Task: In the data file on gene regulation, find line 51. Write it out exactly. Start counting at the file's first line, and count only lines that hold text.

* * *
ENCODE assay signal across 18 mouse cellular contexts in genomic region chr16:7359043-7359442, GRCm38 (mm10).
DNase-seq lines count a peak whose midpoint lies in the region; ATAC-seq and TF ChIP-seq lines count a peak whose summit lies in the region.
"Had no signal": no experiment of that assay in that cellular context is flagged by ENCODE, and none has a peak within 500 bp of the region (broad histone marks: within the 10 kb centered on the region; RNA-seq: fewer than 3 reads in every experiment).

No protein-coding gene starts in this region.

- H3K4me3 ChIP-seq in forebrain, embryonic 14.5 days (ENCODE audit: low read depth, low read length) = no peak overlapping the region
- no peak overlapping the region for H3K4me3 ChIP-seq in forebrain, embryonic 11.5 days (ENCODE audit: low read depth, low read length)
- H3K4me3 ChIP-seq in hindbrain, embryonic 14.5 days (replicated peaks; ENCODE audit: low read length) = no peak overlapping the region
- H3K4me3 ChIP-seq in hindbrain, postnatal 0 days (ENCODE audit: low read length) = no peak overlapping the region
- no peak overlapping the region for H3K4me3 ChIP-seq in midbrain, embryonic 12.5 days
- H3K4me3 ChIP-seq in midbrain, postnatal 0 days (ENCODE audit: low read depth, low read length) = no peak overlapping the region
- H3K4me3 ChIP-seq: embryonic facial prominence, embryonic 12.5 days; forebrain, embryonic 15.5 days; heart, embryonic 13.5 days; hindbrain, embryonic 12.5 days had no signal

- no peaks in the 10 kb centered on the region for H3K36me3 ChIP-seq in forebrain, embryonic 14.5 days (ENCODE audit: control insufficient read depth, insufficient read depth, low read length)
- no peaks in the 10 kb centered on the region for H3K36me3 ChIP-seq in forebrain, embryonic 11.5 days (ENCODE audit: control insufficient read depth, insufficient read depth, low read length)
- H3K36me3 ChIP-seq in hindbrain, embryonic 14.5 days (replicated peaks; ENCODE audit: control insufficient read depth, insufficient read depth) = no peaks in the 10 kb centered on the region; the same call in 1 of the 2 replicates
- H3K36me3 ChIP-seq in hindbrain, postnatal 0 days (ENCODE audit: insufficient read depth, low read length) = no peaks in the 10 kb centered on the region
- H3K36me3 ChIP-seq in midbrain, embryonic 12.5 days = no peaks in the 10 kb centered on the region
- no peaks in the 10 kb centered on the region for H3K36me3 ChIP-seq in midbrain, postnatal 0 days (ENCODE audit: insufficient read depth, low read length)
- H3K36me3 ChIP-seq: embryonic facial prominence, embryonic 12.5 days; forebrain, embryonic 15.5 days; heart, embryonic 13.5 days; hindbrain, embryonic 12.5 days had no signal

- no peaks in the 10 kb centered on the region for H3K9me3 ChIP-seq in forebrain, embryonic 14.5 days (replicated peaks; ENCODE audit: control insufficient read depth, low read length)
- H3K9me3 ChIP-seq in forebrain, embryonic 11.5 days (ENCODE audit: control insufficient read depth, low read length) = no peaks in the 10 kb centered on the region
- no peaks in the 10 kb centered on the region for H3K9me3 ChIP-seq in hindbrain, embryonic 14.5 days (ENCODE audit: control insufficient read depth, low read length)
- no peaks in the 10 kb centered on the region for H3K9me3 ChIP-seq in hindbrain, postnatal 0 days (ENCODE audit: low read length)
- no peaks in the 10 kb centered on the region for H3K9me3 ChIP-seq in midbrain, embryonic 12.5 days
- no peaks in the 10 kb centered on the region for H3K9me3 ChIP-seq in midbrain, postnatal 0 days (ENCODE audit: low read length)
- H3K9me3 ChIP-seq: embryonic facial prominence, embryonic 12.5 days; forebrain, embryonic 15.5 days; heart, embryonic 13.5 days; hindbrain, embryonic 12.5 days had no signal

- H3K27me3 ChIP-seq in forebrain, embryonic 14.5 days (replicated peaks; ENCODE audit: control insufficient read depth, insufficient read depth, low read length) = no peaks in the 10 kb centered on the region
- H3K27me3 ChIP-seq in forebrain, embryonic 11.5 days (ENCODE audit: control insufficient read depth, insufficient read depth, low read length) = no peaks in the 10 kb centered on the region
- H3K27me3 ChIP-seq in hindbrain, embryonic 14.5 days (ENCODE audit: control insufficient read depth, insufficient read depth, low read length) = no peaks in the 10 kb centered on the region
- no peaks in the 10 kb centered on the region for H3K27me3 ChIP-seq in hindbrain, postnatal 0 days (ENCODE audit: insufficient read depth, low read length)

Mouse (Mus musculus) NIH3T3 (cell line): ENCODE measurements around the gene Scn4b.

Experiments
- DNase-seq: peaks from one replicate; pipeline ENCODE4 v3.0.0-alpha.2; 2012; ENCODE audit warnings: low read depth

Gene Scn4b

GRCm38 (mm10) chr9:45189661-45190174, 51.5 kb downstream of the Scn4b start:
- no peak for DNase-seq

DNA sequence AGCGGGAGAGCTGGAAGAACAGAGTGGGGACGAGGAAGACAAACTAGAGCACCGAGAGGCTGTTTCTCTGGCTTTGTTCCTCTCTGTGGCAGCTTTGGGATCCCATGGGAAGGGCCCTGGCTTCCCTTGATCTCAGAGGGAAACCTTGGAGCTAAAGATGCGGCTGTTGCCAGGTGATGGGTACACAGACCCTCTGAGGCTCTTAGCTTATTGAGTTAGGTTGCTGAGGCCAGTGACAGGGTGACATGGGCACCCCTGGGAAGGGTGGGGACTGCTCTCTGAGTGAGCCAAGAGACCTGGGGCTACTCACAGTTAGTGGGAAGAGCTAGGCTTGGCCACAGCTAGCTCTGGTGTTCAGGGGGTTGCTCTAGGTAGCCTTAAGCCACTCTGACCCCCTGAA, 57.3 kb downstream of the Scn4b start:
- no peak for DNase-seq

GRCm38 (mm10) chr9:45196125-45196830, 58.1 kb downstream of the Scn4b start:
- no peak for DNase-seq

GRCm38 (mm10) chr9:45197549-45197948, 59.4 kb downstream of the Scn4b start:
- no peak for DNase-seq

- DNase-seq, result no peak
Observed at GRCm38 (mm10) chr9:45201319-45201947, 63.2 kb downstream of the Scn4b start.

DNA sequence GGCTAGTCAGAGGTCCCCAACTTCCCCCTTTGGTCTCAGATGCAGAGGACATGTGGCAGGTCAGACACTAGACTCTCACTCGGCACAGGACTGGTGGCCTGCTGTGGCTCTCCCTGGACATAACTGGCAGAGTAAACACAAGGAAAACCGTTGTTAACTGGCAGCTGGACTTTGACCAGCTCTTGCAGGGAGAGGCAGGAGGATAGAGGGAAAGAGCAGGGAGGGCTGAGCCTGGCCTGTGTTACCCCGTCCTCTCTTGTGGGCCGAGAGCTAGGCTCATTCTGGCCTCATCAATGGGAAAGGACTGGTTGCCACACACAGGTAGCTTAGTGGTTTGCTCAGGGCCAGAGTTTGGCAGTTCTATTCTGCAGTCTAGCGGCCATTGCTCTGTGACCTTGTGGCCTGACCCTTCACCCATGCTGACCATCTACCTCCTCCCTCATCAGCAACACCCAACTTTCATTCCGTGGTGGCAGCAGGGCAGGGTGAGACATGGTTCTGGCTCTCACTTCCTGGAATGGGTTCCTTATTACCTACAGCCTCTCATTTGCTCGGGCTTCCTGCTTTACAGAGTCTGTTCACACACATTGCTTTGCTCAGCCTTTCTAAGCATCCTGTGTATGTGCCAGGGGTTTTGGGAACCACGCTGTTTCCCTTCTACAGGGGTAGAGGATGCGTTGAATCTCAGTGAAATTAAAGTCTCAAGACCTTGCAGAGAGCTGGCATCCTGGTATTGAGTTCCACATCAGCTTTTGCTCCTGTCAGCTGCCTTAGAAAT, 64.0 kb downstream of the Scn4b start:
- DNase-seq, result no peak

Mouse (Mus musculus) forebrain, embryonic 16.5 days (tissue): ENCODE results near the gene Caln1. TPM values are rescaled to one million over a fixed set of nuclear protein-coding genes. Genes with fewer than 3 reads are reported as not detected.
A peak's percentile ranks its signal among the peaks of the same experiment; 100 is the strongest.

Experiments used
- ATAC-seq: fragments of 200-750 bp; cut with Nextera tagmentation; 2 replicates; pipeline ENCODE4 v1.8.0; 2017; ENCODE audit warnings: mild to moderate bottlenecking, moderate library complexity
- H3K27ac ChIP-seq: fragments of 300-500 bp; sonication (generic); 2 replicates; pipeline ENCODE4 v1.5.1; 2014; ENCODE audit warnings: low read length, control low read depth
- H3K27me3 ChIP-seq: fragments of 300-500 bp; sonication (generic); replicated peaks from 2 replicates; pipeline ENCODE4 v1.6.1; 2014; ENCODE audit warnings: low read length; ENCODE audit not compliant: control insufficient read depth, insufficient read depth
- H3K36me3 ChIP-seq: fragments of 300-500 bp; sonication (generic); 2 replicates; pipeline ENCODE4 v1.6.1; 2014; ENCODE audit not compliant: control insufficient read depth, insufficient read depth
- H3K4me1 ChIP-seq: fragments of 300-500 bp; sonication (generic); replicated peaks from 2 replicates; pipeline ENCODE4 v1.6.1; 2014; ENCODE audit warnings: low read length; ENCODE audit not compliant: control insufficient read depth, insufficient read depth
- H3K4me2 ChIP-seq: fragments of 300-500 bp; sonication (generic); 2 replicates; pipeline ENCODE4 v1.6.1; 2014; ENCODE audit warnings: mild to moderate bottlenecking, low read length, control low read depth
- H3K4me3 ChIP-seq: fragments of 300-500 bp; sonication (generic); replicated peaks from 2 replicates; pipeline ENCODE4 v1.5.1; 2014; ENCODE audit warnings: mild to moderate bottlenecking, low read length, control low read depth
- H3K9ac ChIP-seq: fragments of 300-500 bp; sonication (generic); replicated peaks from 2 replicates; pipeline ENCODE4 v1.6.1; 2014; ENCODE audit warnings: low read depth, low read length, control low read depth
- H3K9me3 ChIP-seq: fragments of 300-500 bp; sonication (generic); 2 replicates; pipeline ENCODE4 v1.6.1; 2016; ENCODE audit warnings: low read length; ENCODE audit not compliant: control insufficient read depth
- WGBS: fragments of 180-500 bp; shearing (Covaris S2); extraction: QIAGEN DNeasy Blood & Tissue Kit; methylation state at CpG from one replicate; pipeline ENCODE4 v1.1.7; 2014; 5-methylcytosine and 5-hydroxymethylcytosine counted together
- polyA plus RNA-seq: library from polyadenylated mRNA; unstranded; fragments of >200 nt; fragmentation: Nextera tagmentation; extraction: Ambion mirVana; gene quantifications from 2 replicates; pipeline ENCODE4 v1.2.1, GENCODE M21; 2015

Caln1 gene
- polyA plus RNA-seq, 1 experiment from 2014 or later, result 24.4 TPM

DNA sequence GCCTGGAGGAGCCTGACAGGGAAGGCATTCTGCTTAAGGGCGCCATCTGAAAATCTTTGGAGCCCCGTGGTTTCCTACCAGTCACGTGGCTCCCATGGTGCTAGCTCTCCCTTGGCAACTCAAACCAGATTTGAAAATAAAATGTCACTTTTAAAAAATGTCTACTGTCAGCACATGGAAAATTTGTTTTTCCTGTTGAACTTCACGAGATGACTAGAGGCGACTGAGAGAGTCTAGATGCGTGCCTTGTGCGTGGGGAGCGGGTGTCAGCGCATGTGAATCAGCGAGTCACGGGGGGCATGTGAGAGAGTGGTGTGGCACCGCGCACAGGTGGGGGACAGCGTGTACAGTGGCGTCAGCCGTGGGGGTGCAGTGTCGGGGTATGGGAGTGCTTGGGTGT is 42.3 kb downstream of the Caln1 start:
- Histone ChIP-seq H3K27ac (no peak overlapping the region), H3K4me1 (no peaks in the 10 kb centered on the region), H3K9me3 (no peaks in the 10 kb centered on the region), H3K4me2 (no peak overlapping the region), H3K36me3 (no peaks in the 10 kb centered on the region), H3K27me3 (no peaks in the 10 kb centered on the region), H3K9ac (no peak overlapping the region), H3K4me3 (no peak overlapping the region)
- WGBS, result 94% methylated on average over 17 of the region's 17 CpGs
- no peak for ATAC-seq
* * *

- H3K27me3 ChIP-seq: fragments of 300-500 bp; sonication (generic); replicated peaks from 2 replicates; pipeline ENCODE4 v1.6.1; 2014; ENCODE audit warnings: low read length; ENCODE audit not compliant: control insufficient read depth, insufficient read depth